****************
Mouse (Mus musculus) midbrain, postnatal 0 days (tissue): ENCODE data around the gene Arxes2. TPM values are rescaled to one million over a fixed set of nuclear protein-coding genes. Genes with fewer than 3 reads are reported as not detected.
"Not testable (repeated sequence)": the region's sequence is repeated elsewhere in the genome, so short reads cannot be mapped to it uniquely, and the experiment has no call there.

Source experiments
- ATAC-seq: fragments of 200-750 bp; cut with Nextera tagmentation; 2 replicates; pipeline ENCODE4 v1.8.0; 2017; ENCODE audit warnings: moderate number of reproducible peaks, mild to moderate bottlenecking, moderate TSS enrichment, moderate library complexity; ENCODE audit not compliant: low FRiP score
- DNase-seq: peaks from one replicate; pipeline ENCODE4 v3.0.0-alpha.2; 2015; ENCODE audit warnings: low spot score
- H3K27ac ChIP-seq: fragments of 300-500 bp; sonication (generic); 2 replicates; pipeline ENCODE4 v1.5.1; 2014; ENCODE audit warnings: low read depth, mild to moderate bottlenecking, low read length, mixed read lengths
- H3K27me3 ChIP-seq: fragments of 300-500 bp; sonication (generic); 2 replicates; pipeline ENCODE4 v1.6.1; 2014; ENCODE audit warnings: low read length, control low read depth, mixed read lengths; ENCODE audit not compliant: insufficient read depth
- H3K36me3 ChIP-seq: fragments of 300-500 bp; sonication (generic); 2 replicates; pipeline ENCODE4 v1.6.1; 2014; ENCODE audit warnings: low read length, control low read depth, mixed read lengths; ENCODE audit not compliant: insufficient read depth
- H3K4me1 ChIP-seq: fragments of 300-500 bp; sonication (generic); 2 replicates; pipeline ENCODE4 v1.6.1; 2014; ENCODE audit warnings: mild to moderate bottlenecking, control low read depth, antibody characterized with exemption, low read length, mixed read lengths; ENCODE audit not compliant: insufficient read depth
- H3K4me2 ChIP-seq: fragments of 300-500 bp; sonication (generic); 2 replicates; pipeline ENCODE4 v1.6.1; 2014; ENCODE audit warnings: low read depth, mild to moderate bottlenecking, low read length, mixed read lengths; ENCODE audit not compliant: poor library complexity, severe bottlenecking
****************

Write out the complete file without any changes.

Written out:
Mouse (Mus musculus) midbrain, postnatal 0 days (tissue): ENCODE data around the gene Arxes2. TPM values are rescaled to one million over a fixed set of nuclear protein-coding genes. Genes with fewer than 3 reads are reported as not detected.
"Not testable (repeated sequence)": the region's sequence is repeated elsewhere in the genome, so short reads cannot be mapped to it uniquely, and the experiment has no call there.

Source experiments
- ATAC-seq: fragments of 200-750 bp; cut with Nextera tagmentation; 2 replicates; pipeline ENCODE4 v1.8.0; 2017; ENCODE audit warnings: moderate number of reproducible peaks, mild to moderate bottlenecking, moderate TSS enrichment, moderate library complexity; ENCODE audit not compliant: low FRiP score
- DNase-seq: peaks from one replicate; pipeline ENCODE4 v3.0.0-alpha.2; 2015; ENCODE audit warnings: low spot score
- H3K27ac ChIP-seq: fragments of 300-500 bp; sonication (generic); 2 replicates; pipeline ENCODE4 v1.5.1; 2014; ENCODE audit warnings: low read depth, mild to moderate bottlenecking, low read length, mixed read lengths
- H3K27me3 ChIP-seq: fragments of 300-500 bp; sonication (generic); 2 replicates; pipeline ENCODE4 v1.6.1; 2014; ENCODE audit warnings: low read length, control low read depth, mixed read lengths; ENCODE audit not compliant: insufficient read depth
- H3K36me3 ChIP-seq: fragments of 300-500 bp; sonication (generic); 2 replicates; pipeline ENCODE4 v1.6.1; 2014; ENCODE audit warnings: low read length, control low read depth, mixed read lengths; ENCODE audit not compliant: insufficient read depth
- H3K4me1 ChIP-seq: fragments of 300-500 bp; sonication (generic); 2 replicates; pipeline ENCODE4 v1.6.1; 2014; ENCODE audit warnings: mild to moderate bottlenecking, control low read depth, antibody characterized with exemption, low read length, mixed read lengths; ENCODE audit not compliant: insufficient read depth
- H3K4me2 ChIP-seq: fragments of 300-500 bp; sonication (generic); 2 replicates; pipeline ENCODE4 v1.6.1; 2014; ENCODE audit warnings: low read depth, mild to moderate bottlenecking, low read length, mixed read lengths; ENCODE audit not compliant: poor library complexity, severe bottlenecking